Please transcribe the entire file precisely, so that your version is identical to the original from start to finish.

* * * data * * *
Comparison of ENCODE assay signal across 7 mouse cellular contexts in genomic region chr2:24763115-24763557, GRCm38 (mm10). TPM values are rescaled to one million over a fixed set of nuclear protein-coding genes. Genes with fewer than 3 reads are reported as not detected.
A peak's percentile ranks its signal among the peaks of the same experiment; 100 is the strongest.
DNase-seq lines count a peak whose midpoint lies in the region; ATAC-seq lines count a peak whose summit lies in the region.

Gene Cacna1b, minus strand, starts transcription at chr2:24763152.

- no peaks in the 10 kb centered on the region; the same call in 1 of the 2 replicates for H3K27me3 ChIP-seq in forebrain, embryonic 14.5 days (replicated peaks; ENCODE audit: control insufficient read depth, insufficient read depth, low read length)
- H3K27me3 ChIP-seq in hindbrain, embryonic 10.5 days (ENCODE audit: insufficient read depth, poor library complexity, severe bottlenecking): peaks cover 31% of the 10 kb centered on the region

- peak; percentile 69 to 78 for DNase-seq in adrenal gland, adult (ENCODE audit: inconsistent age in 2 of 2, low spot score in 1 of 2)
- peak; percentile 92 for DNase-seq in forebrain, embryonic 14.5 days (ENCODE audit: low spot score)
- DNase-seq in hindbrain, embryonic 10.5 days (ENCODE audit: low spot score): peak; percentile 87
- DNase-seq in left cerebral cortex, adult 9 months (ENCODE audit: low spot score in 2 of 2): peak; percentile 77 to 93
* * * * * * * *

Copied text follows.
Comparison of ENCODE assay signal across 7 mouse cellular contexts in genomic region chr2:24763115-24763557, GRCm38 (mm10). TPM values are rescaled to one million over a fixed set of nuclear protein-coding genes. Genes with fewer than 3 reads are reported as not detected.
A peak's percentile ranks its signal among the peaks of the same experiment; 100 is the strongest.
DNase-seq lines count a peak whose midpoint lies in the region; ATAC-seq lines count a peak whose summit lies in the region.

Gene Cacna1b, minus strand, starts transcription at chr2:24763152.

- no peaks in the 10 kb centered on the region; the same call in 1 of the 2 replicates for H3K27me3 ChIP-seq in forebrain, embryonic 14.5 days (replicated peaks; ENCODE audit: control insufficient read depth, insufficient read depth, low read length)
- H3K27me3 ChIP-seq in hindbrain, embryonic 10.5 days (ENCODE audit: insufficient read depth, poor library complexity, severe bottlenecking): peaks cover 31% of the 10 kb centered on the region

- peak; percentile 69 to 78 for DNase-seq in adrenal gland, adult (ENCODE audit: inconsistent age in 2 of 2, low spot score in 1 of 2)
- peak; percentile 92 for DNase-seq in forebrain, embryonic 14.5 days (ENCODE audit: low spot score)
- DNase-seq in hindbrain, embryonic 10.5 days (ENCODE audit: low spot score): peak; percentile 87
- DNase-seq in left cerebral cortex, adult 9 months (ENCODE audit: low spot score in 2 of 2): peak; percentile 77 to 93